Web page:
I am told — by people who are much more experienced in this than I am — that if I wanted to spend the money on it, I could eventually put a title on Jackson, but it won’t be as easy as putting points on Loki has been. I haven’t taken it off the table yet — Jackson is only three years old. No dog is ideal, and he’s got a lot of good points too.
In this photo, you can see the difference between Jackson’s chest and Loki’s chest (or Clover’s chest) pretty clearly, especially if you look at the spacing between their feet. This was a candid photo so you can see how each dog naturally “falls” into a different way of holding himself, just as a result of the differences in how their bones are put together. But also pay attention to the amount of space between the legs at the bottom of the chest — imagine putting your hand between their legs, and how much room there would be on Jackson versus Loki. See also how Jackson’s toes on his front feet point in different directions, and Loki’s all point the same direction. Again, this is due to that chest assembly and how the bones all interact with each other.
Then again Clover got this floppy ear due to an injury and Jackson’s problem is more from the general bone structure?
I am told that as long as an injury is considered an “honorable” injury — in other words, it’s not the result of cosmetic surgery or an attempt to surgically correct a fault in structure — that it is okay to continue to show the dog. So, if Clover’s bad ear had been that way since birth, that would be one thing. But her ears were up, and the one ear fell due to injury, and that makes all the difference in the world.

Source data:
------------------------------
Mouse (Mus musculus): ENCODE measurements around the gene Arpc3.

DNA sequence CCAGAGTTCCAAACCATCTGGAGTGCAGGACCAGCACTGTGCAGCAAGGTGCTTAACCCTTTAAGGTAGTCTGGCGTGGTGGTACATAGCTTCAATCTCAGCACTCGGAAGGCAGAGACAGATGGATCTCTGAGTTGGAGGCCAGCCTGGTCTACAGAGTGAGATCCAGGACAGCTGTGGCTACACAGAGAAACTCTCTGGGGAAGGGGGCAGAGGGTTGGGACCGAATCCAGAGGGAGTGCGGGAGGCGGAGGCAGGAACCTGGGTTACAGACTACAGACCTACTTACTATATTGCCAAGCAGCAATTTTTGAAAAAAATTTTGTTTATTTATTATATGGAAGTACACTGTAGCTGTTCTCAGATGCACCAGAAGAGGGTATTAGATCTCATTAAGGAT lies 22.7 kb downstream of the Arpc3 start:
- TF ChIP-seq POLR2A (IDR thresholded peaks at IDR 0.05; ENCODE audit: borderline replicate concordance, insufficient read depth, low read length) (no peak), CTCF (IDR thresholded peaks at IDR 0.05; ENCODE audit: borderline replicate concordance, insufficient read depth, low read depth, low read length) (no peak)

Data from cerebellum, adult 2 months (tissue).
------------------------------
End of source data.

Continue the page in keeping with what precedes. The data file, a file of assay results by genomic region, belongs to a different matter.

Does this make any difference in a show? And does the limited amount of Canaans in a show make a difference?
Yes and no. The rarity of Canaan Dogs versus a more popular breed like Dobermans does mean that it’s less competitive. You have more breeders and owners showing their own Canaan Dogs (versus handling them off to a handler) so it’s easier to compete as a novice like I am. A professional handler who has been showing dogs for forty years will know how to take a less-than-stellar front and make it look as best as it can be made to look. A novice won’t have that skill yet.
There’s a downside to rarity too, though: it’s harder to get points. I’m lucky that Poppy is local to us and so we could get three of the four points Clover needed just by competing against her. But for Poppy — who has all the points she needs EXCEPT for her second major — having Clover local to her is less valuable. Amy had to really work behind the scenes to organize getting Bird, Jury, and Mary Russell to come to us for shows, and it was only possible because they were in the same position Poppy was: they had points, but needed majors.
Because if I understood your explanation about shows then a Major can be only won if the dog beats contestants, or did I misunderstand?
Nope, you have it right. The amount of points you earn at any one show is determined by how many dogs you defeated, and you have to earn three points to be considered a major win. For Canaan Dogs, that means you need to defeat at a minimum four dogs of your sex who don’t have their title yet. Things get complicated when you add in crossover points, but to keep things simple, just know that you need at least four girls entered (who don’t have a championship yet) to be worth three points, and you need three or more points for a major win.